Using Climate Data in the Real World

This season’s series of hurricanes and intense storms in the Caribbean and Gulf Coast highlights the importance of extreme weather resilience and planning that can help mitigate the impacts of climate change. Extreme weather as well as climate trends such as higher temperatures and more nuisance flooding have prompted government and business leaders to question whether they are prepared for the next disaster and the future climate. But many remain uncertain about sources of climate data, techniques to apply global-scale models to local conditions, and how uncertain forecasts can affect everyday corporate and community decision-making.

The collection and analysis of reliable data is critical to the business community and state and local leaders in decision-making. And, state climatologists, local universities and federally-funded research from institutions like the Argonne National Laboratory and the National Oceanic and Atmospheric Association (NOAA) are producing the type of high-quality forecasting the business community and local governments need to consider investments.

To address these questions, C2ES hosted a webinar to bring together experts from federal agencies and the energy sector to discuss available climate data, uses and limitations, and applications in decision making in the private sector. A number of communities and businesses cite lack of reliable data as a challenge in resilience planning, but the presenters showed that adequate data is available and advised that decision-making can occur despite imperfect information. The presenters emphasized that the key to using climate data in decision making is working with local experts, including state climatologists, local universities and regional centers of NOAA to help collect, analyze and interpret data for decision-making or planning.

Most federal observations of past and current climate conditions, for example, are archived in NOAA’s National Centers for Environmental Information. NOAA also provides a number of regional products that interpret climate information in summaries, webinars and resources for various economic sectors. Visual tools to show temperature, rainfall, streamgage and other kinds of data are available, including the Sea Level Rise Viewer mapping tool that offers a visualization of community-level impacts from coastal flooding or sea-level.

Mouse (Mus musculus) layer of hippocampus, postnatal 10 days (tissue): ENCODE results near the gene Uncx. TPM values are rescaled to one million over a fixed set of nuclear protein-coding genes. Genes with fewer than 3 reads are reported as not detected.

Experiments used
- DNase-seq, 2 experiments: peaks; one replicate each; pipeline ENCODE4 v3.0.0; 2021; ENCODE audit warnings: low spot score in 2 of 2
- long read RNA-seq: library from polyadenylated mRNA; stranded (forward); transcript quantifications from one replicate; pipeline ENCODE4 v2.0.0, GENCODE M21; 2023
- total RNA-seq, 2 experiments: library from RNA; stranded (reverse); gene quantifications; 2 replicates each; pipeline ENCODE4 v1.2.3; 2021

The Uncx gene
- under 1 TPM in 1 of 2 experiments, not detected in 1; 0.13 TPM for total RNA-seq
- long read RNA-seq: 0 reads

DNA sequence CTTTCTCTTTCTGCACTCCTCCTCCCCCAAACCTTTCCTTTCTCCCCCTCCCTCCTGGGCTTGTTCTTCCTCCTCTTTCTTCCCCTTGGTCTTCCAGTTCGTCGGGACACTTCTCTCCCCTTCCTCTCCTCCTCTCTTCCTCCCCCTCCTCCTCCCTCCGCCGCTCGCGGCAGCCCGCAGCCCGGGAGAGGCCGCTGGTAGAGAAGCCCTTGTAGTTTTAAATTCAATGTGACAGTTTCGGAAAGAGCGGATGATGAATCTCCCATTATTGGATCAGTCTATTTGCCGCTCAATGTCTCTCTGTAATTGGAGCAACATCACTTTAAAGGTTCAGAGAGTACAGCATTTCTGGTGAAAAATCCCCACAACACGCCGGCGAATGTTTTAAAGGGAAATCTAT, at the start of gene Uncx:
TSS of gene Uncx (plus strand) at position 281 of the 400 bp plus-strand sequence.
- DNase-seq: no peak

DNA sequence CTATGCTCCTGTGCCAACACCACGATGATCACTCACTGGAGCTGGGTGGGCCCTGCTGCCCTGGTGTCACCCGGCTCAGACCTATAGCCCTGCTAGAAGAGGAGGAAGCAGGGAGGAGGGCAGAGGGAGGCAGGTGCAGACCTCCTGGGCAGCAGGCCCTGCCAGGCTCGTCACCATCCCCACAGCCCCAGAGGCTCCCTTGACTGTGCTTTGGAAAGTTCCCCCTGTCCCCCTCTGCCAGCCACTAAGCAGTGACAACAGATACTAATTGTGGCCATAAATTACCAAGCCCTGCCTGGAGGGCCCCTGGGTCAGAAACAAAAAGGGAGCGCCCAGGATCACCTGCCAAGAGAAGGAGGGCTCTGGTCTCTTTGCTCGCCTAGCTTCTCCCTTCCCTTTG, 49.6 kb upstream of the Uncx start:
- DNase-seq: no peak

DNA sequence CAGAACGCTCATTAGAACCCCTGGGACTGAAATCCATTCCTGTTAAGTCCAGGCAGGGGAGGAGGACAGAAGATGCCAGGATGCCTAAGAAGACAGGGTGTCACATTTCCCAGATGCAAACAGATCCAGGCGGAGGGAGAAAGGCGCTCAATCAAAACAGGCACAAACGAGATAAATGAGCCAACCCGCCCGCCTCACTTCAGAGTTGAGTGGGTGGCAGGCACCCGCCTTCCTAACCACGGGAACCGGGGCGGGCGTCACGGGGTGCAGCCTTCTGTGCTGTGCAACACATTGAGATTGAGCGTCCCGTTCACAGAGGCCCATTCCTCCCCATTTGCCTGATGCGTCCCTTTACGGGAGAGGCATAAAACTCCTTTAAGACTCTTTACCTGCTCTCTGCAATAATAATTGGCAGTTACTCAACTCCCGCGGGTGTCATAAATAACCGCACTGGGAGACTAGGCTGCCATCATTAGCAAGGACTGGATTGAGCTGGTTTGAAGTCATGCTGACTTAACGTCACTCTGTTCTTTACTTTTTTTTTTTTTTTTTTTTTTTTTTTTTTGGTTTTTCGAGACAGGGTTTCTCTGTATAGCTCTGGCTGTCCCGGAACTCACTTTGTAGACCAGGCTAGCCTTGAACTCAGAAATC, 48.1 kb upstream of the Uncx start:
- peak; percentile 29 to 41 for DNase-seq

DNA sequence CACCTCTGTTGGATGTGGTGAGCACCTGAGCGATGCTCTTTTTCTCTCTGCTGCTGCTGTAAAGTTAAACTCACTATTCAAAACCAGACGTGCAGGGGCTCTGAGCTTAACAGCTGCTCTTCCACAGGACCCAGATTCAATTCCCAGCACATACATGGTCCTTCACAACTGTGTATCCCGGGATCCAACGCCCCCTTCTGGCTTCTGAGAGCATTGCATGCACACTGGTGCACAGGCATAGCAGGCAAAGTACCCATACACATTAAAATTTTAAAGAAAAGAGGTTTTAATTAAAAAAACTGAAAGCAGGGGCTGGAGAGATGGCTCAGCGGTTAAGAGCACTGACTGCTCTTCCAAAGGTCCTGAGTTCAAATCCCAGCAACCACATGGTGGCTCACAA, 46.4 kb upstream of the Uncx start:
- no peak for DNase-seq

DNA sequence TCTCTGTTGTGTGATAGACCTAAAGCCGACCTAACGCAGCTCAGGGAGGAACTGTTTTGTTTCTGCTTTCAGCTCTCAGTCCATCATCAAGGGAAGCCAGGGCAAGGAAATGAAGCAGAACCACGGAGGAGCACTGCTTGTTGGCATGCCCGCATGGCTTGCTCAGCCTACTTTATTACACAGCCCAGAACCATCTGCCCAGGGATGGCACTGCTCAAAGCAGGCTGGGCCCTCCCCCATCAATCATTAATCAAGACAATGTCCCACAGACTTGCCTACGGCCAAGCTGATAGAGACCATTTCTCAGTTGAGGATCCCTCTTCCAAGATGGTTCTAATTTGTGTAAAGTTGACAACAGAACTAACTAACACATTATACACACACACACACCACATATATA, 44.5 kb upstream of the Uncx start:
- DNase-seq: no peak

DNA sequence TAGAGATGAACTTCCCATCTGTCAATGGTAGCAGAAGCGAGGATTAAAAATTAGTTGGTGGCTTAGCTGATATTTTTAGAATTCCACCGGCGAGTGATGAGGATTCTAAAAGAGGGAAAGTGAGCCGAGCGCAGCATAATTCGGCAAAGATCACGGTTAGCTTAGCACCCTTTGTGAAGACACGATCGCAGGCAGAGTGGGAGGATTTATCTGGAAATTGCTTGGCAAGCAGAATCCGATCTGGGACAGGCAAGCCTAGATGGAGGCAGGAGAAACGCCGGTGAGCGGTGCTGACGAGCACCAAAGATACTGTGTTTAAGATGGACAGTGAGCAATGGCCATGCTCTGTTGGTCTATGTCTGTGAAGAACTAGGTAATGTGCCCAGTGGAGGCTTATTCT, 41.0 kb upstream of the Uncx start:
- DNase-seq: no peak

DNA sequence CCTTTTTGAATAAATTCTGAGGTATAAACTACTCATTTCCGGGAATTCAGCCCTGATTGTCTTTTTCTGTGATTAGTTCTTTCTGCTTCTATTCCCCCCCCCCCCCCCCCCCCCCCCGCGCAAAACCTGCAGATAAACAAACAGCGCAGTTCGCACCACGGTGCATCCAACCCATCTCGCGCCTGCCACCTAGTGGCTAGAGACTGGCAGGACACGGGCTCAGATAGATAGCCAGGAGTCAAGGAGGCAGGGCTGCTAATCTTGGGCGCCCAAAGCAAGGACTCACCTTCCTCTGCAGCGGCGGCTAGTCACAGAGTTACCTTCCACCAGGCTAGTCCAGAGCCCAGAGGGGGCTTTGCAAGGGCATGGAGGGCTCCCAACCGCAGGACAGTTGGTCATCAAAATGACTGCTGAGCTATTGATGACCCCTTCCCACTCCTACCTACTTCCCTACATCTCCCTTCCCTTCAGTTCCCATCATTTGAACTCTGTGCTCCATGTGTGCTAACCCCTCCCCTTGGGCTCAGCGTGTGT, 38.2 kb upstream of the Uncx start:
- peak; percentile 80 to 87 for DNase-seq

Federal scientists are also developing cutting edge global climate models and downscaling techniques intended to provide fine scale resolution (10 – 100 kilometers) of future climate projections. Argonne National Laboratory is one example of this expert modeling and works to make data available to the research and business communities and others. Climate models use mathematical equations to describe parts of the climate system such as atmosphere, oceans and ice cover, and can be used to simulate conditions over hundreds of years. Over time, these models have accounted for a growing number of climate factors and increased the data resolution, providing more highly-detailed information for targeted areas.

While uncertainties in climate projections like the rate of future greenhouse gas emissions is especially tricky for communities, businesses and others to overcome, the hurdle can be significantly curtailed. With support from state climatologists and other regional climate experts, communities and business leaders can quantify and provide bounds for uncertainty by analyzing low- and high-emissions scenarios. Despite some lingering uncertainty, most data points to high-probability trends which allow for sufficiently-informed decision-making, especially on near-term projects.

The assistance of the experts at NOAA and national laboratories is crucial for communities, states, and businesses beginning to consider climate impacts in different aspects of planning.

With the assistance of NOAA regional offices, Southern California utility San Diego Gas & Electric (SDG&E) uses downscaled climate data in their long-term planning, helping them to better anticipate how extreme weather events and climate trends could affect their assets and operations. SDG&E is carrying out assessments of the electric sector’s vulnerability to sea level rise and the exposure of natural gas lines and facilities to all climate impacts. To better understand which infrastructure could be threatened and when it could become vulnerable, SDG&E has worked with scientists and consultants to overlay facility locations with maps of projected climate impacts such as sea level rise maps and simulated 100-year storm flooding. SDG&E said the partnership with NOAA and the regional climate office was key to their resilience planning.

NOAA’s collections of data can answer many questions you might have about your local climate, but SDG&E’s work also shows the added value of downscaled data accessed through the CalAdapt platform. CalAdapt is a site that synthesizes data and information produced by California’s scientific and research community to provide raw data, visualization tools and case studies. SDG&E also uses data from CalAdapt to inform design of a new compressor station and review their internal design standards for changes needed to prepare for rising sea levels. While this resource is unique to California, federal investments for improved climate monitoring and modeling can enable other states to have access to high-resolution data to inform resilience planning.

As the stakes for resilience planning are higher every year, it is also vital that the federal government continue to support climate experts at federal agencies to help communities and businesses who rely on accurate climate data. Cities and businesses today have the information they need to inform the no-regrets actions that should be taken, but improved and continually updated climate monitoring and modeling will still be necessary to reduce uncertainty and with long-term decisions.